Max Factor Arabia and other leading beauty brands have severed ties with a popular Kuwaiti blogger after she said domestic workers should not be given a day off, highlighting resistance to reforms to end widespread labour abuses in the Gulf state.
Sondos Alqattan, whose make-up tutorials endorsing major brands are followed by 2.3 million Instagram users, has faced a backlash online for criticising new regulations to protect some 260,000 Filipino domestic workers from mistreatment.
“Max Factor Arabia is taking this incident very seriously and have immediately suspended all collaborations with Sondos,” said the company, which had worked with Alqattan.
“Sondos’ comments are personal and do not represent neither the values nor the principles that Max Factor Arabia stands for,” it told the Thomson Reuters Foundation in emailed comments on Wednesday.
Max Factor Arabia is taking this incident very seriously and have immediately suspended all collaborations with Sondos.
Kuwait and the Philippines signed a deal in May allowing domestic workers to retain their passports, which are usually taken by employers, and to refuse to be transferred to other employers without their consent.
This followed a diplomatic row triggered by the discovery of a Filipina migrant worker’s body in a freezer, leading Philippine President Rodrigo Duterte to order workers in Kuwait to return to their home country.
Workers in many Gulf states are employed under a sponsorship system that gives employers the right to keep their passports and exercise full control over their stay. Rights groups say this leaves workers across the region open to exploitation.
“How can you have a servant at home who keeps their own passport with them?” Alqattan said in the video in Arabic, which led online critics to call her a racist who was encouraging modern slavery.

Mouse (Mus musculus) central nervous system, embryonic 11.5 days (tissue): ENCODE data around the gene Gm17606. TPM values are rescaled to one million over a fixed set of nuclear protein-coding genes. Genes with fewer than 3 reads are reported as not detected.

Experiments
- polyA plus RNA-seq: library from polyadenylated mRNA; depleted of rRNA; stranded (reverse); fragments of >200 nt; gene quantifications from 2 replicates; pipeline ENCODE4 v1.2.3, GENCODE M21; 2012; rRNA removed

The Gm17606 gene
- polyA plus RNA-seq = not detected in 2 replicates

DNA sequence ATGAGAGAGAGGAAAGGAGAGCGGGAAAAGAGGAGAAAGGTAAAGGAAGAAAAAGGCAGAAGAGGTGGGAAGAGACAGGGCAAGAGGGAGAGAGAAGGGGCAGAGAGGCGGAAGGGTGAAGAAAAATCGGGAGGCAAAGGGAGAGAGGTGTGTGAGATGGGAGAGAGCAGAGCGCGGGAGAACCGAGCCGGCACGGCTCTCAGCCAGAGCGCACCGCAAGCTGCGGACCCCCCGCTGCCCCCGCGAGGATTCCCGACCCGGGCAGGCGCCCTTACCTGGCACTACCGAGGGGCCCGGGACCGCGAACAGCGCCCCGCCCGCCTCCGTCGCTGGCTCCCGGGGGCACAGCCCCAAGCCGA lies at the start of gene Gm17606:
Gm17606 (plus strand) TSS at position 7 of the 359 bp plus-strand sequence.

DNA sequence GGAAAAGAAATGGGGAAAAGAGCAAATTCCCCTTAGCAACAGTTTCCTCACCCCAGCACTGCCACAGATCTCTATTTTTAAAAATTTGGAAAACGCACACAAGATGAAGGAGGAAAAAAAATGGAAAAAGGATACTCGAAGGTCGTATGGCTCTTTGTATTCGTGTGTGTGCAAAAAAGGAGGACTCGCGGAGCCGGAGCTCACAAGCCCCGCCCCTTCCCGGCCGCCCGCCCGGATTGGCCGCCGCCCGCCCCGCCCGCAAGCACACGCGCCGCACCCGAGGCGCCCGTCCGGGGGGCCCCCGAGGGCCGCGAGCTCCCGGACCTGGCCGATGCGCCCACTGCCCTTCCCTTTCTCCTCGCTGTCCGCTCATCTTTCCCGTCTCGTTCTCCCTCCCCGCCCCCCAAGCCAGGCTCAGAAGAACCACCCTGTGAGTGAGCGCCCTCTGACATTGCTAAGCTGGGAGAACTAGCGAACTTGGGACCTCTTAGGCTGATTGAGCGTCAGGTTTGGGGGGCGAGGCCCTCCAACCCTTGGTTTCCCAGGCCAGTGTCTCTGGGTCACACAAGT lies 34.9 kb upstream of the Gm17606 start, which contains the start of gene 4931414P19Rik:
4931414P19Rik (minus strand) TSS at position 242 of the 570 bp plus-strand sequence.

“What’s worse is they have one day off every week.”
Chelsea BEAUTIQUE, which sells eye and brow products in London’s upmarket Harvey Nichols store, also took down an online video where Alqattan used its products.
A spokesman told the Thomson Reuters Foundation that the company never had a direct partnership with Alqattan.
He referred to a statement on Twitter saying, “We believe that decent working conditions should be provided to everyone and such behavior does not represent our brand’s core beliefs”.
Alqattan defended her initial remarks in an Instagram post on Monday, saying “the passport of any expat employee should be in the possession of the employer to protect the employers interest”, adding that “we are all equal humans”.
This story was published with permission from Thomson Reuters Foundation, the charitable arm of Thomson Reuters, that covers humanitarian news, women’s rights, trafficking, property rights, and climate change. Visit www.trust.org.
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